Lakeside Guide to Lake Chapala, Ajijic, Mexico

Mexican Cooking Classes

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Take a gastronomic trip through Mexico’s traditional foods with chef Ayrton Ruvalcaba.

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Take a culinary trip across Mexico with chef Ayrton Ruvalcaba and this series of Mexican cooking classes in Ajijic.

Ayrton is the chef at Dharma, which specializes in Mexican and Asian cuisine. The restaurant is located inside Casa Colón Concept House.

Each cooking class starts at 2 p.m. with a discussion about the history of the recipe and is followed by an in-depth demonstration. You’ll be taken through each step of the recipe, with lots of back and forth between you and the chef along the way.

It ends with everyone eating what they just made and includes a free drink from the bar.

The classes are divided into two groups, soups and emblematic dishes:

  • Pozole – July 17, 2019
  • Caldo tlalpeño – July 31, 2019
  • Caldo de albóndigas – August 14, 2019
  • Caldo espinazo – August 28, 2019
  • Nayarit-style seafood cocktail – September 11, 2019
  • Chiles en nogada – September 25, 2019
  • Enchiladas suizas – October 9, 2019
  • Mole and enmoladas – October 23, 2019
  • Tacos de pastor – November 6, 2019
  • Vegan tacos with Mexican fillings – November 20, 2019

Classes are limited to 20 people. The cost is $650 pesos per class, with group discounts for five or more people at $490. Register for classes by calling 332-794-6101, emailing dharmaajijic@gmail.com or messaging them via Facebook.

Last updated August 9, 2019

Dane Strom

Dane Strom The Lakeside Guide

I moved to Ajijic in 2010 when I decided to quit my job of seven years as an editorial assistant at The Denver Post in Colorado. I'm the photographer, web designer, programmer, marketer, writer... the everything behind this website, The Lakeside Guide. All of the businesses on this website appear here for free at no cost to them. Learn more about The Lakeside Guide or check out my other website about photography of Mexico.

Street View

Address

Inside Dharma: Colón #29

Ajijic

Phone

332-794-6101

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Photos of Mexican Cooking Classes

A bowl of classic red pozole, which is a pork and hominy soup. It's the most common regional variety of one of Mexico's most popular dishes.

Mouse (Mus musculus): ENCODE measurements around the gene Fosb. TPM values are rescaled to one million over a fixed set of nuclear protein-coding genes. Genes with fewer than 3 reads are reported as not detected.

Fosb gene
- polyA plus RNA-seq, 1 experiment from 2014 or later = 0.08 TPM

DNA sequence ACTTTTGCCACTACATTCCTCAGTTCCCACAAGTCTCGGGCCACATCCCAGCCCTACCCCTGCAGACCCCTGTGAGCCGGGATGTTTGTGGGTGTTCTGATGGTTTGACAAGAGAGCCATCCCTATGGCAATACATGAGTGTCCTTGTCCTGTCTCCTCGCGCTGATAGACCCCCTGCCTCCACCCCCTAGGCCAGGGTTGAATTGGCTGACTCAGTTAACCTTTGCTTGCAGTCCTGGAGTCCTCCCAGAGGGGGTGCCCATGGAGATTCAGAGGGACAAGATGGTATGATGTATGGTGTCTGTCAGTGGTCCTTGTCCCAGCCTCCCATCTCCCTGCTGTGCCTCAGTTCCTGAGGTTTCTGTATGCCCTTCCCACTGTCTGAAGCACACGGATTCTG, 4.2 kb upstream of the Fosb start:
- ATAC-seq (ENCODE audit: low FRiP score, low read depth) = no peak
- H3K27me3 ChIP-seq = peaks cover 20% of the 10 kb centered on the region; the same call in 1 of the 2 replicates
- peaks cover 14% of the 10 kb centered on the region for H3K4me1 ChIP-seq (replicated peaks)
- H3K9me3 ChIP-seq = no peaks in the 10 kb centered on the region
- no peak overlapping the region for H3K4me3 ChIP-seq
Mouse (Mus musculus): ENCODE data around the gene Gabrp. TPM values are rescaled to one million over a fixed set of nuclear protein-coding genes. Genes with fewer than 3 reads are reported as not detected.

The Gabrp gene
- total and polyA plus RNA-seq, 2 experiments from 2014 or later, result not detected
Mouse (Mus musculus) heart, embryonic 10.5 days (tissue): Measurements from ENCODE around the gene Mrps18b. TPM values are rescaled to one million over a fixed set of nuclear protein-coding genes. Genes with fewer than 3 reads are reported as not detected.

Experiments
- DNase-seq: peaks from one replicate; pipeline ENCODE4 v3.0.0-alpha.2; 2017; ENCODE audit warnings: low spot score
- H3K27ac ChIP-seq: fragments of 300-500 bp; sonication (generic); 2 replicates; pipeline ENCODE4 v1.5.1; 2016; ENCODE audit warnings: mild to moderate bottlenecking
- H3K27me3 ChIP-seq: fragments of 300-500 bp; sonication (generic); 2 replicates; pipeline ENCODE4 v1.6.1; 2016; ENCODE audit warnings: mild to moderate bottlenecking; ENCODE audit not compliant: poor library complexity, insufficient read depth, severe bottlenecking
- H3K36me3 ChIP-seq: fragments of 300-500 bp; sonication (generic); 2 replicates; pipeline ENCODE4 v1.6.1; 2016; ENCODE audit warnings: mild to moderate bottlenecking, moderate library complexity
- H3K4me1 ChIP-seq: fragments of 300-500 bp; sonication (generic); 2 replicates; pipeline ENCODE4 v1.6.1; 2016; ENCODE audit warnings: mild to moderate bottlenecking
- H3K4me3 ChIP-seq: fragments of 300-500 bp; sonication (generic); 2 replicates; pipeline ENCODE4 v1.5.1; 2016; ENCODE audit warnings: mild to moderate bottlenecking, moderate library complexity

A bowl of classic red pozole, which is a pork and hominy soup. It's the most common regional variety of one of Mexico's most popular dishes.

Chef Ayton Ruvalcaba goes over the recipe for pozole at the start of class.

Chef Ayton Ruvalcaba goes over the recipe for pozole at the start of class.

Classes include the history of the recipe and the ingredients that are used.

Classes include the history of the recipe and the ingredients that are used.

Pozole starts with the process of nixtamalización, which consists of submerging special varieties of white or purple corn in water and slaked lime for 24 hours.

Pozole starts with the process of nixtamalización, which consists of submerging special varieties of white or purple corn in water and calcium hydroxide (slaked lime).

The corn starts out dried, on the left, and ends up the perfect consistency about 24 hours later.

The corn starts out dried, on the left, and ends up the perfect consistency about 24 hours later.

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Frida Kahlo Catrina

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Purchase This Fine Art Print
The dried corn before being nixtamalizado.

The dried corn before being nixtamalizado.

After spending 24 hours in the solution, the corn is now soft and now edible. According to Pre-Columbian Foodways (2009), the earliest found evidence of nixtamalización is from Guatemala around 1500 BC.

After spending 24 hours in the solution, the corn is now soft, edible and more nutritious than it was before. According to Pre-Columbian Foodways (2009), the earliest found evidence of nixtamalización is from Guatemala around 1500 BC.

Pork is usually the meat that goes with the red variety of pozole. It's cooked for a few hours along with onion and garlic.

Pork is usually the meat that goes with the red variety of pozole. Leg, spine and skin are common cuts. It's cooked for a few hours along with onion and garlic.

Mexican bay leaves are also thrown into the pot.

Mexican bay leaves are also thrown into the pot.

Pata -- foot -- is also a cut that's used in pozole.

Pata -- foot -- is also a cut that's used in pozole.

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Chef Ruvalcaba removes the meat after it's finished cooking.

Chef Ruvalcaba removes the meat after it's finished cooking.

Spine.

Spine.

Pierna is shredded by hand to create pulled pork.

Pierna is shredded by hand to create pulled pork.